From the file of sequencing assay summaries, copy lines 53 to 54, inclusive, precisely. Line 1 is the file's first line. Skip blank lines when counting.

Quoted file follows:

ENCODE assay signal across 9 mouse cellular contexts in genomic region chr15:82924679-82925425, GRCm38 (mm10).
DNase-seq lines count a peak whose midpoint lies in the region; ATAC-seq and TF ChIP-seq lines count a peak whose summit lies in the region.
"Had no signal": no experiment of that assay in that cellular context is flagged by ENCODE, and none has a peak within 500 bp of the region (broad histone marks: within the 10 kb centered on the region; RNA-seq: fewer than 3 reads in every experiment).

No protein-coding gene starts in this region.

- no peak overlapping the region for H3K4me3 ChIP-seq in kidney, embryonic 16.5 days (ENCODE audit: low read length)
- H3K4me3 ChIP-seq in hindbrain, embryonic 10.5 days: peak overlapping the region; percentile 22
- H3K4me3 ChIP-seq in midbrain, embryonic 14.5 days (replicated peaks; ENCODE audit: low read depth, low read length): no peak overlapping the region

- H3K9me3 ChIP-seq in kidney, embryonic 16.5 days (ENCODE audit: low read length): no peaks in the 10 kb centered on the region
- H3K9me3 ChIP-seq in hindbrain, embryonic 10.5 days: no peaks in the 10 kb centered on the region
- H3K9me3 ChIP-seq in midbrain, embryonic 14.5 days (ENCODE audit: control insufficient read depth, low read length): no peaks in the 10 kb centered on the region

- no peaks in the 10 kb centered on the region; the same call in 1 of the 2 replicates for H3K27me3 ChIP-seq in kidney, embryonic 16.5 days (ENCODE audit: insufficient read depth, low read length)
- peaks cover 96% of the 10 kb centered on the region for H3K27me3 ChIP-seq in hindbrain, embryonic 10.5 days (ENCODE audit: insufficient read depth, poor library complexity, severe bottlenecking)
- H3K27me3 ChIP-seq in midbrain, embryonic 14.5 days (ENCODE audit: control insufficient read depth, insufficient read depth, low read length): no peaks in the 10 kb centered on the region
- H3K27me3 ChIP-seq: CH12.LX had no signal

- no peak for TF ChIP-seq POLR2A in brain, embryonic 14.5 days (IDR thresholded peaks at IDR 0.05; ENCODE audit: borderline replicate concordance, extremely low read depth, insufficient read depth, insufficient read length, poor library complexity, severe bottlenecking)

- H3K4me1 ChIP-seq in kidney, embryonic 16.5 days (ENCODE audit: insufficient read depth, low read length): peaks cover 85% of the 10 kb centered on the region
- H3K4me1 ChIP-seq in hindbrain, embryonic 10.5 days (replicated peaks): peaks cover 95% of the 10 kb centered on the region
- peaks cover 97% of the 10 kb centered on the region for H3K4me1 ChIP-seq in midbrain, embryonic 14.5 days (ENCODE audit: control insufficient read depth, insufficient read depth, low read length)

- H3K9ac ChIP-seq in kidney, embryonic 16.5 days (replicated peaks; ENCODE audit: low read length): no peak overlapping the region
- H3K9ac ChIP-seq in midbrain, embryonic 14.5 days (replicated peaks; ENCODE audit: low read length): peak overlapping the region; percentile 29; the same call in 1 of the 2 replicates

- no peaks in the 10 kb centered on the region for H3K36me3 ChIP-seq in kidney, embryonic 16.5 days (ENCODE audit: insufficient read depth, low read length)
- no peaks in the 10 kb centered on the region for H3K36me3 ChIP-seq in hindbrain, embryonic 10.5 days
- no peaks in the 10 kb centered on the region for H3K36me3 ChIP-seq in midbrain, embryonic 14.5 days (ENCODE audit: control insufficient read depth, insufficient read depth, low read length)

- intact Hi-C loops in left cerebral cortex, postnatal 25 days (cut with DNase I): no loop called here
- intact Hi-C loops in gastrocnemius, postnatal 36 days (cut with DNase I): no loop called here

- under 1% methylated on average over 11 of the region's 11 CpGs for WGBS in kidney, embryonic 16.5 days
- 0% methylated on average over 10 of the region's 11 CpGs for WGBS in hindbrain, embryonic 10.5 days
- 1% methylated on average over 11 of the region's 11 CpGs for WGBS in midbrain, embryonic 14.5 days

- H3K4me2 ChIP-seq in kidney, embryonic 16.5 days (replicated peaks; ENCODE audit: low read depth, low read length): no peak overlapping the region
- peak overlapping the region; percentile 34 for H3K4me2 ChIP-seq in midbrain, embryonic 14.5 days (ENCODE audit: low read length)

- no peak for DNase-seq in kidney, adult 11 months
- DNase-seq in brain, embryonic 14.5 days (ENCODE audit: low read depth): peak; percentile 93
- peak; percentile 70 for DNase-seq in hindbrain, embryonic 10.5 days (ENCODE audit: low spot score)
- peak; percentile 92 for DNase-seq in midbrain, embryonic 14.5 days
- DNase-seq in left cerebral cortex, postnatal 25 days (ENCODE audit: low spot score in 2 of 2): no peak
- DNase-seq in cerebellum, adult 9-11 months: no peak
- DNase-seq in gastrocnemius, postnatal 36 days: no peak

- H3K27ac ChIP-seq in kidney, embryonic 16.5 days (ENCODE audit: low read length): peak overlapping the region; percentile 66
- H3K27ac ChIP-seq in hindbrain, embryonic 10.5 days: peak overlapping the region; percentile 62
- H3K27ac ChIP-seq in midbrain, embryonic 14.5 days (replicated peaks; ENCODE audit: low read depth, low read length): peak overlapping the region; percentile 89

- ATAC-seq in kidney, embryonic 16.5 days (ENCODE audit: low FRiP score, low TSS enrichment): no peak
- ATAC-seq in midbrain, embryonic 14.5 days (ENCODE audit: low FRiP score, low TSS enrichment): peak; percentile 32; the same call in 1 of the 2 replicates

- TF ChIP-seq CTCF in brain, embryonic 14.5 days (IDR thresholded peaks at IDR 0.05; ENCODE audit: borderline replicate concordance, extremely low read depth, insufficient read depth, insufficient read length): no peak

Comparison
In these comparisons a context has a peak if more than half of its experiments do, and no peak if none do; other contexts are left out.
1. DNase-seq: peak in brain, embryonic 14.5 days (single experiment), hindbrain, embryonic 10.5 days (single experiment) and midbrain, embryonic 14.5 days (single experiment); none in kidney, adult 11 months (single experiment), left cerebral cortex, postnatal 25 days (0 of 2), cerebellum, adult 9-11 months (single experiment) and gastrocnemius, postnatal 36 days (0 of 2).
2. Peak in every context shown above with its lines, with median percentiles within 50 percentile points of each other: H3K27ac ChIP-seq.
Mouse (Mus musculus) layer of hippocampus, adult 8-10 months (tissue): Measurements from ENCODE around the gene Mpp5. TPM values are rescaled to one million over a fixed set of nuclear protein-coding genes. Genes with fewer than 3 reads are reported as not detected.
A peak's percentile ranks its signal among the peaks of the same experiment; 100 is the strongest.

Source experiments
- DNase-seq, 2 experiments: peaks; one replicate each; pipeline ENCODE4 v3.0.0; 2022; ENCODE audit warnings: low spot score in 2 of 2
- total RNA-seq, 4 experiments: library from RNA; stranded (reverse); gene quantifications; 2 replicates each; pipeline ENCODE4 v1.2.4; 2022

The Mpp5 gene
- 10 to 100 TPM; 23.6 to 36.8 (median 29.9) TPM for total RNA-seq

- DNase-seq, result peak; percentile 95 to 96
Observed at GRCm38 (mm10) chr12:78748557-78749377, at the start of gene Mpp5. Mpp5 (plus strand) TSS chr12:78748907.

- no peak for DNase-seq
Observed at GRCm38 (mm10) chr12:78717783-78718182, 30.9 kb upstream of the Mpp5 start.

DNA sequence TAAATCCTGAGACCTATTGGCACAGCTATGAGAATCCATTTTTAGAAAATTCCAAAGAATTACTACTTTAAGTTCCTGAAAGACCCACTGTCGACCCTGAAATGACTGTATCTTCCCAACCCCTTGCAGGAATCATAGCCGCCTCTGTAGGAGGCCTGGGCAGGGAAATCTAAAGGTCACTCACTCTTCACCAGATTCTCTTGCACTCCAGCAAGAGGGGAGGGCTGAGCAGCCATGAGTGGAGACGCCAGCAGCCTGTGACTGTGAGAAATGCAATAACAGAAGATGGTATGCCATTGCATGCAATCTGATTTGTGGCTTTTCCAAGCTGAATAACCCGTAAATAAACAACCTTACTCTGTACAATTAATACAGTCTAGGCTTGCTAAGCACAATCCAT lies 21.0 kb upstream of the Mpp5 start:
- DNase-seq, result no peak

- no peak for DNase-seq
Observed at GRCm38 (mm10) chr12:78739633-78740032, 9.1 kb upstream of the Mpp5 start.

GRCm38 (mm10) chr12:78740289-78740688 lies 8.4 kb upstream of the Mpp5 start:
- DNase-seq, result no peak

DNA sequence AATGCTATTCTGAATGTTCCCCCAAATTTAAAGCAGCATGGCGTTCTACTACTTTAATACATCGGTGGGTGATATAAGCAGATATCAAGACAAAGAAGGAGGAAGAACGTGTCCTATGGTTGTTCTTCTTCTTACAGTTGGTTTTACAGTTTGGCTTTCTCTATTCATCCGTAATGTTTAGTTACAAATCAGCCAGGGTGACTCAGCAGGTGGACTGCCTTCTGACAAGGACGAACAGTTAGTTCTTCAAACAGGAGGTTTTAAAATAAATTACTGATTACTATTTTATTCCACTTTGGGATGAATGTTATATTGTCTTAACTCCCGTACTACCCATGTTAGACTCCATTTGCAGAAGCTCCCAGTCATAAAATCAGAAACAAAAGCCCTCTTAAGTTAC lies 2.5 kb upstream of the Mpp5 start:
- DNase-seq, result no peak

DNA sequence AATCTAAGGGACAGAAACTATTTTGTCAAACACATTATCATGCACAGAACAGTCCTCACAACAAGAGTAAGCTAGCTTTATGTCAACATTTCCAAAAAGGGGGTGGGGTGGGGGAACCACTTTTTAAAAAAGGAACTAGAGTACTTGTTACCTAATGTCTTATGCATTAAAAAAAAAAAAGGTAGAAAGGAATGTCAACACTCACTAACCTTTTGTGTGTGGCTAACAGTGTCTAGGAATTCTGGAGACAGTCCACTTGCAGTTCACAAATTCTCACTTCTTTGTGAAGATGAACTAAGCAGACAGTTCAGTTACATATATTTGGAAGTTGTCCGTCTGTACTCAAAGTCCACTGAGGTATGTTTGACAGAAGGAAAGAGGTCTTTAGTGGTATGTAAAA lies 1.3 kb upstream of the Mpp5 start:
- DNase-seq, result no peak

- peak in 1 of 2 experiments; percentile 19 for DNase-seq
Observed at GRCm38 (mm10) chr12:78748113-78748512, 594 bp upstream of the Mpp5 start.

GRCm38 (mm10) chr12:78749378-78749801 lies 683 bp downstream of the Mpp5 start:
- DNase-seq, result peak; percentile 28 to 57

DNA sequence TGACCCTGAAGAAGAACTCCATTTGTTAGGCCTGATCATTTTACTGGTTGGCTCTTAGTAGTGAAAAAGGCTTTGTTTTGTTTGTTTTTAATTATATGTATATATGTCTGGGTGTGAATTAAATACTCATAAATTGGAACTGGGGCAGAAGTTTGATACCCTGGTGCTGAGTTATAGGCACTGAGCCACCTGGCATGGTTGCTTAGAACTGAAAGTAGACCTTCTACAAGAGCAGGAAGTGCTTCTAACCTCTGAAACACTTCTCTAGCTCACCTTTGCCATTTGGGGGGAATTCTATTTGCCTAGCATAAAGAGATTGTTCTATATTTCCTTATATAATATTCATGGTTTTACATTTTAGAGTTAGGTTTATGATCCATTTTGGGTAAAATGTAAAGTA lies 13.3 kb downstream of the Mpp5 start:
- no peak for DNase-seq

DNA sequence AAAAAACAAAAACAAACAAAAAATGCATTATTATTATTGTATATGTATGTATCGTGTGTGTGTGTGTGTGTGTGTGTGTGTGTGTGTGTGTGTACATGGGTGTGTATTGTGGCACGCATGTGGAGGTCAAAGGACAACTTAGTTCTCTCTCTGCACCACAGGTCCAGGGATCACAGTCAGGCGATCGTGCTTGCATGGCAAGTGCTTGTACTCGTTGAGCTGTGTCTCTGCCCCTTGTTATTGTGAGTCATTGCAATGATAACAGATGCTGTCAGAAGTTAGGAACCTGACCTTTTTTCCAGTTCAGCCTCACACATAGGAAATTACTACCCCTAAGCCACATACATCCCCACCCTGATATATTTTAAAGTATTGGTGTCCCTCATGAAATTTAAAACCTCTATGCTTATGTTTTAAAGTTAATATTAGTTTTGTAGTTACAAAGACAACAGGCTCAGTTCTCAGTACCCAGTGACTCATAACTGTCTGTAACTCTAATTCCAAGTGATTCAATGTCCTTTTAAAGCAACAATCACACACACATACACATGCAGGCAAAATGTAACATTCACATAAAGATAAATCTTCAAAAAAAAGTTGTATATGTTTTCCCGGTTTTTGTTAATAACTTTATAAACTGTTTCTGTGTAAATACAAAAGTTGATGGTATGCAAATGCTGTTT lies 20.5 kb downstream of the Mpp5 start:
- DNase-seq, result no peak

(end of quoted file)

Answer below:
The Mpp5 gene
- 10 to 100 TPM; 23.6 to 36.8 (median 29.9) TPM for total RNA-seq